Oh, I know you are probably thinking what kind of a race is that???? Well, it is the best day of the year that we spend together. Being the winner means little and being an "also ran" means little. Being in the company of your "flying friends" and their families for an afternoon of fun and food, that is the purpose of our Late Hatch Classic.

So now, back to how I think a new flyer should get their first birds. Let the new flyer's loft serve as a "One Loft Race" series loft. Have all the experienced flyers that want to participate, enter a small team of yb's with an entry fee of $10 - $20 a bird. Award the prize money to the top three average speed birds 50% / 30% / 20%. Because of our competitive natures, and the prize money, all the yb's entered will probably be from the best birds in the breeder's loft. They are competing for a flash of glory, club bragging rights and hopefully $500 to $1000 bucks in prize money.

Because the purpose of this exercise is really to populate the new flyer's loft with a good team of yearling flyers for the coming old bird season, it is best to not encourage the new flyer to push these "average speed" birds. Possilby make it a modified race series of 100, 150 and 200 mile races. You don't want the new flyer to feel like they have to ship every bird to every race, but you do want them and the birds to have a race season under their belts (wings). You don't want the new flyer to have a descimated yearling team because of yb losses rather a strong yearling team for the next season that will allow them to compete through the short and middle distance races.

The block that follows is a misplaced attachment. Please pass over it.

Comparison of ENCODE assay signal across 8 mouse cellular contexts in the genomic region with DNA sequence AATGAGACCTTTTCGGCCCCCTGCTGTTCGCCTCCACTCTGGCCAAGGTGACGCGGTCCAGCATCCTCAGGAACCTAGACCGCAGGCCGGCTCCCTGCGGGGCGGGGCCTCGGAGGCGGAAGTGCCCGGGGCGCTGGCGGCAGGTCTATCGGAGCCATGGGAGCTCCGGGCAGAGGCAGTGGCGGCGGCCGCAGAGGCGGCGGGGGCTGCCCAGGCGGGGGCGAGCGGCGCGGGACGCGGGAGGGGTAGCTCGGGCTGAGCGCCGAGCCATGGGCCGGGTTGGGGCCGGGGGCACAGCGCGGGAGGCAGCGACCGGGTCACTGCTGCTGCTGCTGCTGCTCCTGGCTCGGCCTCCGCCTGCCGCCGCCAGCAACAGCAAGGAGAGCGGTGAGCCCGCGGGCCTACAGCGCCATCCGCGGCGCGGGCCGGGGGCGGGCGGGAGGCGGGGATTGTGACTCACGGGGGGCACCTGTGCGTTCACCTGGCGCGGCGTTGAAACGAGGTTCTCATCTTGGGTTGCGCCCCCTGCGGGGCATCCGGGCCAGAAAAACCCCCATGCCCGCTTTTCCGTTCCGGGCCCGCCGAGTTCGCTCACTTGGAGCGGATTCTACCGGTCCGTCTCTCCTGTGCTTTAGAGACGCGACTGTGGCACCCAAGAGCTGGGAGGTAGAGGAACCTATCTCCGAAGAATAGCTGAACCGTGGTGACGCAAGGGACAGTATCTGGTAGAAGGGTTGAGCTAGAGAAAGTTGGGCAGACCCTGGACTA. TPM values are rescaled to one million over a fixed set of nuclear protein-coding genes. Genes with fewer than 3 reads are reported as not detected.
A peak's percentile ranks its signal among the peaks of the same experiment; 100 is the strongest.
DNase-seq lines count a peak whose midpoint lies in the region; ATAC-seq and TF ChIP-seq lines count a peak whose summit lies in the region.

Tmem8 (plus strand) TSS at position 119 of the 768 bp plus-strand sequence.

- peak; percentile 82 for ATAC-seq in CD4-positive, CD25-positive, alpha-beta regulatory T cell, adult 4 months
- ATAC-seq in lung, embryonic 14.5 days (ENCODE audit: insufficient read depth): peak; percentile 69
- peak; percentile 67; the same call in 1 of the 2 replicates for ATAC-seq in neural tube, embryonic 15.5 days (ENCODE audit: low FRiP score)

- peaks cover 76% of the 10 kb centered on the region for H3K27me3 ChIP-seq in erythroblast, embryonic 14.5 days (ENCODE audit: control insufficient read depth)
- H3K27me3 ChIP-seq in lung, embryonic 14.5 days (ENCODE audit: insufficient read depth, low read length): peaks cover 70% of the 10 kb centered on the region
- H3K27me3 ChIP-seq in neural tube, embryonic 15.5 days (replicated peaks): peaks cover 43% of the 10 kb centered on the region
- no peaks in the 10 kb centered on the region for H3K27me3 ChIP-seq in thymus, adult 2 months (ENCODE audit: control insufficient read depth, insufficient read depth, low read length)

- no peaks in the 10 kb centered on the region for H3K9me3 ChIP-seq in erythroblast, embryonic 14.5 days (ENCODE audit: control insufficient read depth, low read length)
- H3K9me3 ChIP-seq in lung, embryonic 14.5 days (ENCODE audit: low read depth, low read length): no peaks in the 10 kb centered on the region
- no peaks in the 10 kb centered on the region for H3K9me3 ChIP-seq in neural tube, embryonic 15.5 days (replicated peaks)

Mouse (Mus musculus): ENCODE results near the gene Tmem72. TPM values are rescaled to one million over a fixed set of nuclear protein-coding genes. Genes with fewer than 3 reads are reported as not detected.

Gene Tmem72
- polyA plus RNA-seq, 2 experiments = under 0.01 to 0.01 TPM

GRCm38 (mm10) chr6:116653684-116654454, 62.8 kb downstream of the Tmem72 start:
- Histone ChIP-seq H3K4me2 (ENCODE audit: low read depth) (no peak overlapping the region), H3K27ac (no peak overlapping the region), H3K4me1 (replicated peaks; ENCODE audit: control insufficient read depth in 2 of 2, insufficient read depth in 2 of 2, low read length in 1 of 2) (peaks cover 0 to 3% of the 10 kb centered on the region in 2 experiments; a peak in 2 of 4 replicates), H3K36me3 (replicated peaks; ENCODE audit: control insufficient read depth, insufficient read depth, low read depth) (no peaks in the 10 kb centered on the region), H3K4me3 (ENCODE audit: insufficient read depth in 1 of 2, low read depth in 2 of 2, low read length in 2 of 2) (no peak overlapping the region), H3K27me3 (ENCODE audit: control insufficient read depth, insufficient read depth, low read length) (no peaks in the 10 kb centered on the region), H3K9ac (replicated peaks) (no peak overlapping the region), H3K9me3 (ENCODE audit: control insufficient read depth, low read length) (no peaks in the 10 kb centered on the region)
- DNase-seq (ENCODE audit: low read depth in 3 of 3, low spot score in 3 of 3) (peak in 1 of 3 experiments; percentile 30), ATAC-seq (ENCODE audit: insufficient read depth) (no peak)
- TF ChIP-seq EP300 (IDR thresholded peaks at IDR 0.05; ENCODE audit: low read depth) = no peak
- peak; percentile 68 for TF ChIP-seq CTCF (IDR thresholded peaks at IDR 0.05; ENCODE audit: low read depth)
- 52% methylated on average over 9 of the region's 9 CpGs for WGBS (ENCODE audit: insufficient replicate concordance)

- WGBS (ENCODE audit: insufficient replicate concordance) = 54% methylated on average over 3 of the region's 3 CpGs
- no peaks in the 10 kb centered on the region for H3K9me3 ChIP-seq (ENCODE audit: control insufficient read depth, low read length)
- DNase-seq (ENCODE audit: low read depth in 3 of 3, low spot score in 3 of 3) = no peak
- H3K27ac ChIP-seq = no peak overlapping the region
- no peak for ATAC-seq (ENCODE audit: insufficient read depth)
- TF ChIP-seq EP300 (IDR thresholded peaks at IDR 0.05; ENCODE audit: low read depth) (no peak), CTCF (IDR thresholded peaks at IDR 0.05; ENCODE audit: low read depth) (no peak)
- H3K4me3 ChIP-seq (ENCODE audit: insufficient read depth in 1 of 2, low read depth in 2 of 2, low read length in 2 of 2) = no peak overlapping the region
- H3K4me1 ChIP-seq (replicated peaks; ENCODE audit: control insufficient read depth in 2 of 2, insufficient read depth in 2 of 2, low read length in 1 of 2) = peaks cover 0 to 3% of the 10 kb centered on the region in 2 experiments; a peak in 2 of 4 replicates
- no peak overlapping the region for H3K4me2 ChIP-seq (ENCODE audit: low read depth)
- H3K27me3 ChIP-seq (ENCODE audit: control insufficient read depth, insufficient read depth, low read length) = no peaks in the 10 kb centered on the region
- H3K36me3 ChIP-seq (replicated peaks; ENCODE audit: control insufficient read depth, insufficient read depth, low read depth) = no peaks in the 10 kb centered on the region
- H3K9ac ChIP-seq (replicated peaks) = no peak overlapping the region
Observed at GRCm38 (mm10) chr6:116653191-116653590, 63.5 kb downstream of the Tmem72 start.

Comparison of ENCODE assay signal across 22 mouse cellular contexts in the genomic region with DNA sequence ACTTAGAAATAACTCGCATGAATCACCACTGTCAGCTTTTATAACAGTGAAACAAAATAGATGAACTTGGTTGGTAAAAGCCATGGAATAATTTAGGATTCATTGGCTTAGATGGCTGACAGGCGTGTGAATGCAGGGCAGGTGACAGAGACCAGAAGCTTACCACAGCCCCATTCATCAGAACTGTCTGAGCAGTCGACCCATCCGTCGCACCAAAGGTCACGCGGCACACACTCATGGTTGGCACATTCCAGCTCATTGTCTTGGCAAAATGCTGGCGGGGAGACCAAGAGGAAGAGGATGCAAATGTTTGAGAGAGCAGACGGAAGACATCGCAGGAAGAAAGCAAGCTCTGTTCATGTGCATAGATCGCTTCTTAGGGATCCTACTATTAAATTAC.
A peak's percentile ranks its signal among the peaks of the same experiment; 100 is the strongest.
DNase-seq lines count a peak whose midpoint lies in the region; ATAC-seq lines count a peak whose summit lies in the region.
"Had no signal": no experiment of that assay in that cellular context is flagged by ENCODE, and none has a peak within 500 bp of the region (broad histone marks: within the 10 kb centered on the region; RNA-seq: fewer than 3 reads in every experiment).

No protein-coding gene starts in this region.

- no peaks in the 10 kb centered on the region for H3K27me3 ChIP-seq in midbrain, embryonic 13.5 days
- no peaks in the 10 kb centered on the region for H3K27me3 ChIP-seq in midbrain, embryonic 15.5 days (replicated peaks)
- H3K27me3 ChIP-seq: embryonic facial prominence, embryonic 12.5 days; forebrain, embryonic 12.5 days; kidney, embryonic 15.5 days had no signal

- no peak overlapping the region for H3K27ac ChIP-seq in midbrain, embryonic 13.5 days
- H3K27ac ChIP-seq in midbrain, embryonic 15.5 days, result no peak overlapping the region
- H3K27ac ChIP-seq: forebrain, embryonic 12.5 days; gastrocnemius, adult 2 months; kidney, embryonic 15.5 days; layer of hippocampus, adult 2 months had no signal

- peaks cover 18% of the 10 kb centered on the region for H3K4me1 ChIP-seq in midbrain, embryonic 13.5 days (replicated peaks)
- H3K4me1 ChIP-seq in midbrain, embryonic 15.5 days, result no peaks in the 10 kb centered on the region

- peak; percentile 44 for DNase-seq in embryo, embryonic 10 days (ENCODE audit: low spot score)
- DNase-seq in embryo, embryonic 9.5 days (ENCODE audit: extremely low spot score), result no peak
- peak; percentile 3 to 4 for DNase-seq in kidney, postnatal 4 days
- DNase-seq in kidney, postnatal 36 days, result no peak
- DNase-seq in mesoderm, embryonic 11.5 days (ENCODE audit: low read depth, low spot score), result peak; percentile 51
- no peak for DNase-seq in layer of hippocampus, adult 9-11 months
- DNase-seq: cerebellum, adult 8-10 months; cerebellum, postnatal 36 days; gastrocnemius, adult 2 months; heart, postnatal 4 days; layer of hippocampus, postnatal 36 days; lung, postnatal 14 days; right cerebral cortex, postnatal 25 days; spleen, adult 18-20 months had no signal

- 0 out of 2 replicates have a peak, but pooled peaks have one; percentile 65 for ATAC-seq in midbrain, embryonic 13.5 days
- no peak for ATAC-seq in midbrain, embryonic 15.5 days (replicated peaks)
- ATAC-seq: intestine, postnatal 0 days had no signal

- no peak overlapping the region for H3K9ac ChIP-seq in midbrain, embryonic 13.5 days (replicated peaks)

You have probably noticed that I am discouraging the new flyer from racing complete seasons in youngbirds and their first old bird season. I find in most clubs, that the majority of flyers are short handed when it comes to a strong team of old bird flyers. They are always playing catch-up and usually have a old bird team heavy on yearlings.

A good way to start out a new flyer is to get them through their first yb and ob seasons with minimal losses. If after two race seasons they have a strong team of yearlings that have made it through their first ob season, they are equipted for continued success in our sport.

We have all heard about the bird sellers who prey upon the ignorence of new flyers, and convince them that they will never get good birds from local flyers, but will only get good birds if they buy from the seller, who can sell good birds because they won't have to compete against their own birds, or some other simular "cock and bull" story.

Getting a new flyer off to a good start is the best thing we can do for our sport. If the new flyer can tie their success to the birds and support they received from their local club members, then a strong and healthy bond will exist between the new member and the rest of the club, and that club has laid a successful foundation for the new member.

Just as our club's Late Hatch Classic Race serves a needed bonding purpose within the club, getting your new members off to a great start with good birds from club members, can be a opportunity for the whole club to enjoy the success of their new flyers and to enjoy some fun competition and comraderie outside of the normal basketing and knock-off gatherings.